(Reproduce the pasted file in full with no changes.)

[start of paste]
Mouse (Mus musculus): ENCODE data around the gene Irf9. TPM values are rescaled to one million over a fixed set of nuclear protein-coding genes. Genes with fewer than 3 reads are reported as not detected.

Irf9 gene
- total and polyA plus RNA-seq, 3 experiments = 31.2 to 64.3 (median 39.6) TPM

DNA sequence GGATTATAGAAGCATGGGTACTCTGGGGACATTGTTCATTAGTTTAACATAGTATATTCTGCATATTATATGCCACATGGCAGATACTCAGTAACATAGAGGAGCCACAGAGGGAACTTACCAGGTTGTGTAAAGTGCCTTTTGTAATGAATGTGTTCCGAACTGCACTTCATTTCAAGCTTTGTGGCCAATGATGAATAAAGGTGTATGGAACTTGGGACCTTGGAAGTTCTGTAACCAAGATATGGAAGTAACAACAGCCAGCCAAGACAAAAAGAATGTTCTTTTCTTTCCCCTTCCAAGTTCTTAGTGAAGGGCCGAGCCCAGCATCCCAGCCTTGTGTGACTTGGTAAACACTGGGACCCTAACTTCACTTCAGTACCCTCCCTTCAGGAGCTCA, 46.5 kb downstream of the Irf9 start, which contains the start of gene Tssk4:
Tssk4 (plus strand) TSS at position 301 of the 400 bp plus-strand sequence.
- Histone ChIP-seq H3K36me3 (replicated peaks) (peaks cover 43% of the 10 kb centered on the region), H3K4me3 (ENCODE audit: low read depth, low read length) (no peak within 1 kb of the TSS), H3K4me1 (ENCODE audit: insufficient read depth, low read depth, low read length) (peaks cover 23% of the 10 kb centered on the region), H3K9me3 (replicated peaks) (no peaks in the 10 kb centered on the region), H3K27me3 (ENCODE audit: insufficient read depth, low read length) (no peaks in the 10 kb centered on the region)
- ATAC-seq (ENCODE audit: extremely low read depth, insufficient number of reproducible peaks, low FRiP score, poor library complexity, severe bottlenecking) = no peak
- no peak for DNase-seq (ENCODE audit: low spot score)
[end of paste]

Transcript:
Mouse (Mus musculus): ENCODE data around the gene Irf9. TPM values are rescaled to one million over a fixed set of nuclear protein-coding genes. Genes with fewer than 3 reads are reported as not detected.

Irf9 gene
- total and polyA plus RNA-seq, 3 experiments = 31.2 to 64.3 (median 39.6) TPM

DNA sequence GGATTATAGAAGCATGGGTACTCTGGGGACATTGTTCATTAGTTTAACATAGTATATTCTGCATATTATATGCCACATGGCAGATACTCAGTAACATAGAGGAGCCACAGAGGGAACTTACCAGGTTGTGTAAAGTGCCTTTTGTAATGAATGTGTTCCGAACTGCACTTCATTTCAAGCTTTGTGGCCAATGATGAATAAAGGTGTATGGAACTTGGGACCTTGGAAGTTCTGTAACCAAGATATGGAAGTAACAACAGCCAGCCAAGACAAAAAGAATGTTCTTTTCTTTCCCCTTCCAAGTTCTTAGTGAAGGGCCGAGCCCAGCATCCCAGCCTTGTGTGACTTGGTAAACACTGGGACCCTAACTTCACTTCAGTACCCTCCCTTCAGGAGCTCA, 46.5 kb downstream of the Irf9 start, which contains the start of gene Tssk4:
Tssk4 (plus strand) TSS at position 301 of the 400 bp plus-strand sequence.
- Histone ChIP-seq H3K36me3 (replicated peaks) (peaks cover 43% of the 10 kb centered on the region), H3K4me3 (ENCODE audit: low read depth, low read length) (no peak within 1 kb of the TSS), H3K4me1 (ENCODE audit: insufficient read depth, low read depth, low read length) (peaks cover 23% of the 10 kb centered on the region), H3K9me3 (replicated peaks) (no peaks in the 10 kb centered on the region), H3K27me3 (ENCODE audit: insufficient read depth, low read length) (no peaks in the 10 kb centered on the region)
- ATAC-seq (ENCODE audit: extremely low read depth, insufficient number of reproducible peaks, low FRiP score, poor library complexity, severe bottlenecking) = no peak
- no peak for DNase-seq (ENCODE audit: low spot score)